Opinion / Editorials

Rectifications needed, not excuses

(China Daily) Updated: 2014-07-04 08:40

At a recent State Council meeting, Premier Li Keqiang urged the State departments concerned to carefully rectify the problems exposed by the auditing authorities and report the actions taken to the State Council by the end of October; they will also be made public. Such a definite deadline is expected to prompt the departments to address the issue seriously and take practical measures to rectify the problems exposed during their audits, a Beijing News editorial said.

Following the publication of the annual audit report by the National Audit Office in previous years, some State departments failed to offer to the public the expected information on how they were addressing the issues raised by the audit. Some even made an unsatisfactory response to the report, such as going all out to defend rather than rectify the problems mentioned.

Following the publication of a recent audit report in which the audit authorities said that the China Medical Association had acquired from pharmaceutical enterprises 820 million yuan ($132 million) in endorsement fees in the preceding two years, an official from an institution under the National Health and Family Planning Commission even claimed the collection of the fees was a practice learned from the United States, an argument that was rightfully scorned for being more of a defense rather than an apology for malpractices or a vow to rectify the practice.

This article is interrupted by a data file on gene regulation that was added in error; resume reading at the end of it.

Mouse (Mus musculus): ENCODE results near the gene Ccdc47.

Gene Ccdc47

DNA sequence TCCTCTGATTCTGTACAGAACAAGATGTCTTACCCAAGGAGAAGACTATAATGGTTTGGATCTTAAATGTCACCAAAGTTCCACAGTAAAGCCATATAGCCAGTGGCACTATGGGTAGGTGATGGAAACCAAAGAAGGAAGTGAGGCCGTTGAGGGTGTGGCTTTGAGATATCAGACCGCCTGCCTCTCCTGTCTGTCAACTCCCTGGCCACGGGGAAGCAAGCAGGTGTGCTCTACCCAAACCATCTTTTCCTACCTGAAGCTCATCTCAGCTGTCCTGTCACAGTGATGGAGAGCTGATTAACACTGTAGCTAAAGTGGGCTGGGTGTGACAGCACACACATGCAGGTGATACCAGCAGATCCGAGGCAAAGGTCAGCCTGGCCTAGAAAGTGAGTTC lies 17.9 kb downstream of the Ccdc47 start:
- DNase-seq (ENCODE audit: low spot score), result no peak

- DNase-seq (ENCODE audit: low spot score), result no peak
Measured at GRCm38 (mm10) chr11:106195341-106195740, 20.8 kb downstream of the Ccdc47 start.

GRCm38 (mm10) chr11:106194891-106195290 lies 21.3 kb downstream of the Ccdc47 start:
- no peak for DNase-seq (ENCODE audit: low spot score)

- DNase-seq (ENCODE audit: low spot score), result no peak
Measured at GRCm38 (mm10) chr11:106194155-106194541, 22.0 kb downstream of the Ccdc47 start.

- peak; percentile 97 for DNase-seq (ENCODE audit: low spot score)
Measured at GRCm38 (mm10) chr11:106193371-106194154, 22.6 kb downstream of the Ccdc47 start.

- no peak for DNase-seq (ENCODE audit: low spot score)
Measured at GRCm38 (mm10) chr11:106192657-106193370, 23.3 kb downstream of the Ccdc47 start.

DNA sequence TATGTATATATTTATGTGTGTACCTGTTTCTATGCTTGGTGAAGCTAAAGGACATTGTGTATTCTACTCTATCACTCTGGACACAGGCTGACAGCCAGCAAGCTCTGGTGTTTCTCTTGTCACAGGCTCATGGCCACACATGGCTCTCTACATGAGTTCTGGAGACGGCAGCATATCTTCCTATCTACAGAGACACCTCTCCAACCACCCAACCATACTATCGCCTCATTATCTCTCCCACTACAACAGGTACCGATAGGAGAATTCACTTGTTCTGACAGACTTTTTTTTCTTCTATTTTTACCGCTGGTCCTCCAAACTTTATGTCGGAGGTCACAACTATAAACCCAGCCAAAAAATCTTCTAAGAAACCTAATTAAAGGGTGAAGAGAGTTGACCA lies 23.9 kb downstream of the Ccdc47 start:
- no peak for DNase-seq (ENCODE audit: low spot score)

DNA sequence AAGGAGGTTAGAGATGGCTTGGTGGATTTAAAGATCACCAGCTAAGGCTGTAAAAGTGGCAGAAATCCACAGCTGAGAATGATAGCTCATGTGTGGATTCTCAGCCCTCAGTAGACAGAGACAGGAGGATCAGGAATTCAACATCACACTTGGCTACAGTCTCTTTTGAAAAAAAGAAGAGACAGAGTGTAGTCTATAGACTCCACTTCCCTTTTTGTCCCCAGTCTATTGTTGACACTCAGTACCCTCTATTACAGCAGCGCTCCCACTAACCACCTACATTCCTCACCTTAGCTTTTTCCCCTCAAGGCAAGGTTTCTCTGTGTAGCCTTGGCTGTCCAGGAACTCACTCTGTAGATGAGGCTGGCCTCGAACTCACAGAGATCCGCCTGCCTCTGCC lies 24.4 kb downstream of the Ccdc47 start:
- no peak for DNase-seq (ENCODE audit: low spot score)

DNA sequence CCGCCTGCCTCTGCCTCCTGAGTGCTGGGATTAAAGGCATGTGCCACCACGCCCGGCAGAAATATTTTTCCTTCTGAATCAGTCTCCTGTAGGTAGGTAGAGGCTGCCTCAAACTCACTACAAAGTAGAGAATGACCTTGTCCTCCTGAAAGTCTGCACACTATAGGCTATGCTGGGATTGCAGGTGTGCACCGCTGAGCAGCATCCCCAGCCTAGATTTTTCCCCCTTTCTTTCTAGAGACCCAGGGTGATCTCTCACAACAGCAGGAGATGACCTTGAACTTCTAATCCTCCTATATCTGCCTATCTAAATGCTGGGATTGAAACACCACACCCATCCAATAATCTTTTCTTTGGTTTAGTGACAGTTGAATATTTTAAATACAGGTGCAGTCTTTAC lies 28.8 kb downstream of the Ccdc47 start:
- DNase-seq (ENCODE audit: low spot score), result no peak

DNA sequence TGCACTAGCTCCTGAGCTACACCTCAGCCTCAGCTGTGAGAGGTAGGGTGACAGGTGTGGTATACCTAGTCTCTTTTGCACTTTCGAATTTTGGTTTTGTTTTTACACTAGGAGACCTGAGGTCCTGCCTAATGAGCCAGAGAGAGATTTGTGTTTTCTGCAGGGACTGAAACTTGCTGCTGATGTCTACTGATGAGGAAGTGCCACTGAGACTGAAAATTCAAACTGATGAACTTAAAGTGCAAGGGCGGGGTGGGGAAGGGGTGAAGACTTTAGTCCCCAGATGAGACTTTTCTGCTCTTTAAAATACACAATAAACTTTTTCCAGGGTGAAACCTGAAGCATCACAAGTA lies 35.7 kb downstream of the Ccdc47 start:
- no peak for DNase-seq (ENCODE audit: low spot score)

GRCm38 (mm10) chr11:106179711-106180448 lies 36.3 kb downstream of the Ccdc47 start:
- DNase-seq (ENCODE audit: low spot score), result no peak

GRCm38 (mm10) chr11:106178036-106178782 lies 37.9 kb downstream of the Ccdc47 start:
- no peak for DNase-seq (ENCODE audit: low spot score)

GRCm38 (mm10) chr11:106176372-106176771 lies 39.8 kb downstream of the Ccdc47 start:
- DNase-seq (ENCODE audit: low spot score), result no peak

This is not an isolated case. Following this year's audit, which said the country's social security fund suffered a total loss of 6.953 billion yuan in terms of its self-operating investment from 2010 to 2013, causing widespread public concern over the safety of the enormous fund closely related to people's pensions, the national council for the fund argued that the loss is related to the fall in the country capital market and that the investment project has gained 10.794 billion yuan in returns since 2005.

While the relevant departments can offer their explanations as to how the problems mentioned by the audit authorities have arisen, they should do so in a more candid and pertinent manner, admitting if management factors were responsible for the loss and how they will prevent investment risks in the future.

What the public anticipates most following the annual auditing furor is how the exposed problems will be rectified or resolved, rather than some vague explanations or defensive denials from the departments concerned.

(China Daily 07/04/2014 page8)

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